Friday, May 8, 2009

The future of digital content

At this point in time, the Internet is the Wild West of entertainment. Anything goes. There are no real rules to speak of. Anyone with a computer can download any book, magazine, newspaper, software, movie, song, album, TV show, etc. in any quality they want for free. While it's not completely obvious about how to do this, especially for the non-tech savvy laymen and laywomen, anyone willing to put a little time into it can figure out how to get whatever they want pretty quickly. This is a major problem for media creators, distributors, and, yes, consumers, even the ones downloading illegally.

Content owners have no way of policing the Internet for copyright infringement. ISPs (Internet Service Providers) don't either. So, how are the the content owners and creators going to get paid for their work so that they can continue creating/distibuting content if anyone can get everything for free right now? As I see it, there is really only one way: Everyone pays a little. All the digital content owners and creators, from the big guys to the individuals, are going to have to come together with ISPs, world leaders, and consumers in order to come up with a fair way of charging everyone with an Internet connection some small amount, which then gets distributed amongst the content owners and distributors, again, in some fair way. In exchange for this fee, the consumers get to download/keep/stream/redistribute anything and everything out there, sort of like an unlimited Netflix/iTunes/Kindle subscription. We would have powerful devices in our home hooked up to our TVs/stereos, and handheld devices for the road that are capable of accessing every digital anything ever. Storage shouldn't be an issue either, because eventually we'll all be streaming everything live. Imagine if you lost your iPod. Yeah, you'd have to buy another one, but you'd never lose any content. It's always all there. In the clouds.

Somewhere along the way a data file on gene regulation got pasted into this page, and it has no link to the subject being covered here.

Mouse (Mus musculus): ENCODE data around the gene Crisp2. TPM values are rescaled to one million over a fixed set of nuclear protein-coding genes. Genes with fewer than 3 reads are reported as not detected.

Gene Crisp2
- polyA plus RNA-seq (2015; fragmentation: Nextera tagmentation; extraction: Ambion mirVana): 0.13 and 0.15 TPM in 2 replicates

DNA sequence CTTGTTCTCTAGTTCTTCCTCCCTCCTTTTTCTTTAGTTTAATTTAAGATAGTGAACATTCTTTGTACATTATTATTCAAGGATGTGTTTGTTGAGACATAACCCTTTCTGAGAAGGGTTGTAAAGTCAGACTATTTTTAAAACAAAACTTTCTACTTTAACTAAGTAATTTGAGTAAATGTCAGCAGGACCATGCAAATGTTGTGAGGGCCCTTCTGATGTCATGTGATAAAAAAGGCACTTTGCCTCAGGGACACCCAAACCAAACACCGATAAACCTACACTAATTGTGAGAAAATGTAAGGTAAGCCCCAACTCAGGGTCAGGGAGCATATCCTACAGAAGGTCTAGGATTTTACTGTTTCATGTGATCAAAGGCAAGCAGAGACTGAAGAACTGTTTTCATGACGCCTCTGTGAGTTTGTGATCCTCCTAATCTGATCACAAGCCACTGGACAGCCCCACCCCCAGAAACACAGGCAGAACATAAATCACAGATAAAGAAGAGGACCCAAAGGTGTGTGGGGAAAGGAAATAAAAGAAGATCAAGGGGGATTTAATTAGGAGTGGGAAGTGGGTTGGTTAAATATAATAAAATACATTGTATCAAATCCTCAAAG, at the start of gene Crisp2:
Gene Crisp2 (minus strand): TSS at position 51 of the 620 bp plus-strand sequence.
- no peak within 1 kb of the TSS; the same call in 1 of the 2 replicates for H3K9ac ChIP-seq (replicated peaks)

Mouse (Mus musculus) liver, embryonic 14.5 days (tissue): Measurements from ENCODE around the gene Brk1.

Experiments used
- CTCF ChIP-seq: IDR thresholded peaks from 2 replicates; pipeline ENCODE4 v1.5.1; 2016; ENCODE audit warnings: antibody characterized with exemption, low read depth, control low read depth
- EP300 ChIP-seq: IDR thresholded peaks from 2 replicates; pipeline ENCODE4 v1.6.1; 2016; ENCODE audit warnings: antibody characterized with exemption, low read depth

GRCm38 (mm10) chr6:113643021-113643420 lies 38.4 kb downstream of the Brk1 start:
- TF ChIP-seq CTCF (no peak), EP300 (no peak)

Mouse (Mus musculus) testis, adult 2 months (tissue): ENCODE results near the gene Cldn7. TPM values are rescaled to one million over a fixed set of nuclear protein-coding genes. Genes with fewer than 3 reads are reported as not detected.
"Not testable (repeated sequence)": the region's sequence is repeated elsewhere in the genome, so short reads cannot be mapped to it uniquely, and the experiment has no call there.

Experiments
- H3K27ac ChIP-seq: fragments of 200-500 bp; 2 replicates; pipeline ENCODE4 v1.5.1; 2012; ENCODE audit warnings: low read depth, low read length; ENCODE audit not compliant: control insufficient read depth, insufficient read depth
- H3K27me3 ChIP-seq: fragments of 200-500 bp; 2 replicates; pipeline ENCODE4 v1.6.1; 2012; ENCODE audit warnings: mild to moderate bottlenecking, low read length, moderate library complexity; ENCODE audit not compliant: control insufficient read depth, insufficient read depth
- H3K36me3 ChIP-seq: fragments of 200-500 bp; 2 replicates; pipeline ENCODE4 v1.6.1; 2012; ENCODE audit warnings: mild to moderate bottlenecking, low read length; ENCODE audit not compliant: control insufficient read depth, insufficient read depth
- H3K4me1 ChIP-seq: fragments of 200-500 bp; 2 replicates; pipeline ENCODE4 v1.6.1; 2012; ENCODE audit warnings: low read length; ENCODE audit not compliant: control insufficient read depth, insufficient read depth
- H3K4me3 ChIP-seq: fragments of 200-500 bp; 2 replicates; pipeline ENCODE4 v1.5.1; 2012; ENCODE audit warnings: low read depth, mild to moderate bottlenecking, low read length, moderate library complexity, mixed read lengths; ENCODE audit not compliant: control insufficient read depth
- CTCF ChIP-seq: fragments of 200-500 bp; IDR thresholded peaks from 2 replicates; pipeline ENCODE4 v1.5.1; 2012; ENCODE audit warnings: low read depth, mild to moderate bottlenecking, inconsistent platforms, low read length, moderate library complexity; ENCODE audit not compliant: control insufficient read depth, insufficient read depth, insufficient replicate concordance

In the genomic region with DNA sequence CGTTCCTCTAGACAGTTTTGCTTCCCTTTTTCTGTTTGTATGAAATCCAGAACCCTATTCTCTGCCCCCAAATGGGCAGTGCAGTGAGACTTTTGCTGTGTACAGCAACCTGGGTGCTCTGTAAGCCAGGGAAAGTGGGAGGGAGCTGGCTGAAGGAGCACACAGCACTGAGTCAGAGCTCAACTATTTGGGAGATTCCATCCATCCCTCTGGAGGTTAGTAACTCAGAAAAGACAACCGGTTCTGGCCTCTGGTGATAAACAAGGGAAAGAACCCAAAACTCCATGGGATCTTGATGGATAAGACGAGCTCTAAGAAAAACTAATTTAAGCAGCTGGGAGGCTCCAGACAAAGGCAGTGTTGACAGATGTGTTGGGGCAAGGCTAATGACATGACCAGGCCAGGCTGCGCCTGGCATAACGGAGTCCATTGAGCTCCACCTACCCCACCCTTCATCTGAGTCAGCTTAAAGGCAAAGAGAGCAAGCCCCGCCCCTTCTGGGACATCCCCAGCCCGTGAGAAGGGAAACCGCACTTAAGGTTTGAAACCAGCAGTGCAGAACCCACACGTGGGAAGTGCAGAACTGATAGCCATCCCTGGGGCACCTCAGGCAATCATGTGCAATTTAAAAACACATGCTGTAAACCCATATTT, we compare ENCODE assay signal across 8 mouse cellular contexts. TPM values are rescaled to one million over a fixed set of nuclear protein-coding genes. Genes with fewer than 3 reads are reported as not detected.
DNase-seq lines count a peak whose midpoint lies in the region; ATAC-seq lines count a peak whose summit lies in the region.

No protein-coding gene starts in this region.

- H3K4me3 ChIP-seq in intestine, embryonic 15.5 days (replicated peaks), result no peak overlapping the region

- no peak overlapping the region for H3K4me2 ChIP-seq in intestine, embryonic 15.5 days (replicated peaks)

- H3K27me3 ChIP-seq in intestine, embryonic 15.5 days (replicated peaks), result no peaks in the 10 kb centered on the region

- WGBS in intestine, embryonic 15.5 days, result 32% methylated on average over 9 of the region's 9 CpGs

Unless we all come together to discuss a solution like this, then we'll soon be forced to realize the hard truth that no one is going to get paid what they deserve for the content that they've created.